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Old 01-24-2014, 04:23 AM   #21
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Aaron,I tried one of these presses out years ago,before I had a computer. It was a big piece of junk,and I've been using Lee products for over 30 years.
It might work better if there are video's online that can help you set it up,but I broke more parts on mine every time I pulled the handle down. I sent mine back to Lee for a refund the day after I bought it.
I'll stick with my Lee Turret presses!

If I ever buy another Progressive press,it will be a Dillon.

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Old 01-24-2014, 04:39 AM   #22
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The LEE progressive is a very weak troublesome loading device. I had one for a "VERY" short time. The little LEE Turret is an OK press. But there is no way you can completely load 200 per hour on this press. The Dillon Square Deal might interest you. It is very fast but limited to .223 rifle rounds.
Natchez has a deal on a progressive.

http://www.natchezss.com/brand.cfm?contentID=productDetail&brand=PC&prodID= PC095100&prodTitle=Hornady%20Lock-N-Load%20AP%20Reloading%20Press

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Old 01-24-2014, 05:26 AM   #23
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Decades ago, I started on a Lyman Spartan & loved it...but, it just took too much time. I later tried Lee but got rid of it quickly. Then I saved my money and got a Dillon 550 and fell in love with reloading again. Then I won a Dillon Square Deal at the first Hackathorn Invitational and used it so much that I wore it out! It is a dedicated 9mm but can be converted to other calibers, just not as fast as changing the tool head on the 550. By the way, I called Dillon a couple of months back about the Square Deal because my new shooting student wants to reload to save money since he doesn't have much to spare as a college student. The service rep was an old hand at Dillon & remembered the early Square Deal's so he was able to fix me up with all new parts & sent them to me in less than a week...free! I installed them and have an essentially new press! I can easily crank out 300 to 400 9mm's in an hour now - just like I did when I first got it. They are worth the extra cost &, I feel you just can't go wrong with a Dillon! Save up the extra money & buy a winner!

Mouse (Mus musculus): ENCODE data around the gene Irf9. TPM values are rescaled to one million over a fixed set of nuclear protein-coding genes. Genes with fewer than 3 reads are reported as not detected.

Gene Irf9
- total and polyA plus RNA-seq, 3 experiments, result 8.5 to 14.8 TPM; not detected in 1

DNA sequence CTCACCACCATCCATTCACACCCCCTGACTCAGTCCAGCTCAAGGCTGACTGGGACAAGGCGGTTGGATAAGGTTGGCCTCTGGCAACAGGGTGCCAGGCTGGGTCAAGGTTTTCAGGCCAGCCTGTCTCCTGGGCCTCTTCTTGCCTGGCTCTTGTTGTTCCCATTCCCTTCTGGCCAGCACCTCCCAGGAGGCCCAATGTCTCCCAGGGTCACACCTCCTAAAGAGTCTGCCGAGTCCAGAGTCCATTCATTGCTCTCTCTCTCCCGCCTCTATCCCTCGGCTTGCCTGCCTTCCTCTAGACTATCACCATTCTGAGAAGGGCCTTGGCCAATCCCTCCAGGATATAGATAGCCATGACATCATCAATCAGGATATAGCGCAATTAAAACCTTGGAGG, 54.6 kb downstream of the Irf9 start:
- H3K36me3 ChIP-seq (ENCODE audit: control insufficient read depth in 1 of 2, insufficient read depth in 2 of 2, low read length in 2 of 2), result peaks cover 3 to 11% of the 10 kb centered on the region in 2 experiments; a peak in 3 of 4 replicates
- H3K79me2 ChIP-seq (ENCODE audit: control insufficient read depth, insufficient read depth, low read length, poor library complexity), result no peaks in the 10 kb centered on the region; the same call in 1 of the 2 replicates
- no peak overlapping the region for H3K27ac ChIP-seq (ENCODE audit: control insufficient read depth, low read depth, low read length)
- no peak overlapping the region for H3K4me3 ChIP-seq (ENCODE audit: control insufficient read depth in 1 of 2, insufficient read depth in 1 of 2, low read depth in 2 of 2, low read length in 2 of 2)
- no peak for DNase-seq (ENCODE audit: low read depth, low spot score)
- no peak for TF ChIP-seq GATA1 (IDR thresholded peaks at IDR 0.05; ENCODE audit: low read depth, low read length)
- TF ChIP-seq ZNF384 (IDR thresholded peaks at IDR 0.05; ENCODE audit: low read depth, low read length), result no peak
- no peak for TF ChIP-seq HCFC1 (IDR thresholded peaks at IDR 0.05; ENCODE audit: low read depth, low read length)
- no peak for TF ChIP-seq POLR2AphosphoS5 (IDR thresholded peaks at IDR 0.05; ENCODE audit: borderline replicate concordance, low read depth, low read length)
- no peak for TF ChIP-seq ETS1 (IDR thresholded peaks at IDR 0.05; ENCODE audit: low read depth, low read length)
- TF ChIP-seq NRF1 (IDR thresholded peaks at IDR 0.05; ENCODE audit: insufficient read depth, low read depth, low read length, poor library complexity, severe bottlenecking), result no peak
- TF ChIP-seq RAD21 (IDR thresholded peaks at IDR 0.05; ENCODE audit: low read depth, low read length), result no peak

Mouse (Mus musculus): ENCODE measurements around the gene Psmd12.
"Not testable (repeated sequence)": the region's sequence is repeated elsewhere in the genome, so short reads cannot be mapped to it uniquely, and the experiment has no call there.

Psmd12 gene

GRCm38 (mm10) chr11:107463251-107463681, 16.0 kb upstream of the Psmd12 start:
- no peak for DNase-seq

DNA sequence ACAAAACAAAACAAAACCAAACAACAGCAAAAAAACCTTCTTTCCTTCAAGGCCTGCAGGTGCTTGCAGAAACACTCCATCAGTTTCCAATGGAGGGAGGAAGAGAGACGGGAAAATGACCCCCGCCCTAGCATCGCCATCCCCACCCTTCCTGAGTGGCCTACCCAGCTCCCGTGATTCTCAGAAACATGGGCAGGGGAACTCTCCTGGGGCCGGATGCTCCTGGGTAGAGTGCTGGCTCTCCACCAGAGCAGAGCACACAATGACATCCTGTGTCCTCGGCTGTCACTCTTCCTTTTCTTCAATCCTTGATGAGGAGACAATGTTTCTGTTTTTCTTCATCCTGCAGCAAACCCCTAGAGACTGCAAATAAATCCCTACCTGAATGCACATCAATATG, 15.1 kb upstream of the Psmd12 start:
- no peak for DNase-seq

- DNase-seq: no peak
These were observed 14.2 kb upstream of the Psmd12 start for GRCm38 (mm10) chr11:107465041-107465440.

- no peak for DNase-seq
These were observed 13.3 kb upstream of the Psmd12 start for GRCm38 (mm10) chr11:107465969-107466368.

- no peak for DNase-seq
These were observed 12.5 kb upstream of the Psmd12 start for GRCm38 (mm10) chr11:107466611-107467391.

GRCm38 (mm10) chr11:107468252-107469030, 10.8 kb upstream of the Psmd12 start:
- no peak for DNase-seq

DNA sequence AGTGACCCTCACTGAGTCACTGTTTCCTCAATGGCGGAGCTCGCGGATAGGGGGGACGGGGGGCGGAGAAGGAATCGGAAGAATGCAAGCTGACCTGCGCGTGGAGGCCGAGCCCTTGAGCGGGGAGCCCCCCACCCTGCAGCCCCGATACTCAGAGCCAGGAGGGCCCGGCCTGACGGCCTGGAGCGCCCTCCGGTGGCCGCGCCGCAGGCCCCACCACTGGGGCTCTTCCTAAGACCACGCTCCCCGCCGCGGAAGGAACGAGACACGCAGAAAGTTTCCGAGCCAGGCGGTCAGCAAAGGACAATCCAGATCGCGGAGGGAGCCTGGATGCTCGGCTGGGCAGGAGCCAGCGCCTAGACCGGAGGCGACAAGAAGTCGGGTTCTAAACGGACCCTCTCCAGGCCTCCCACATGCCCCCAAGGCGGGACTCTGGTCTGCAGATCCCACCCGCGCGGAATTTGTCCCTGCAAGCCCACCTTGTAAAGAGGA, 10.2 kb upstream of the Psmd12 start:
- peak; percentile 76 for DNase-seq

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Old 01-24-2014, 11:49 AM   #24
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Also look into the dillon square b reloader. Awsome bang for the buck!!

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Old 01-24-2014, 12:09 PM   #25
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No experience reloading here, but I have an eye for efficiency, and processes in manufacturing. If words like "finicky", "fiddling", "constant fine tuning", and the like are being used more often than not, I'd skip right over that machine. If that's the case, it cannot be helping your accuracy and precision, or safety. These three things are going to come from a machine that does not need any of those adjectives. There is an LGS here that is licensed to manufacture ammo, and he uses a Dillon.

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Old 01-25-2014, 01:55 AM   #26
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A turret is only a small step up in volume. Progressive. I have several friends who low balled it and went with a Lee progressive. EVERY ONE went Dillon w/in a year. Save your money and get an RL-550. You will NEVER regret the choice

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Old 01-25-2014, 02:15 AM   #27
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Originally Posted by JonM View Post
Save up or hunt the local papers ads etc for a used or new dillon 650. Its worth the wait or effort to get one in any condition. They are easily repaired or sent to dillon for an overhaul.

While they look complex they are really simple with out a lot of moving parts. I've rebuilt mine once and strip it totally to pieces 3 times a year for a good cleaning and lubing.

They really are worth saving for or hunting the deals for. You won't be sorry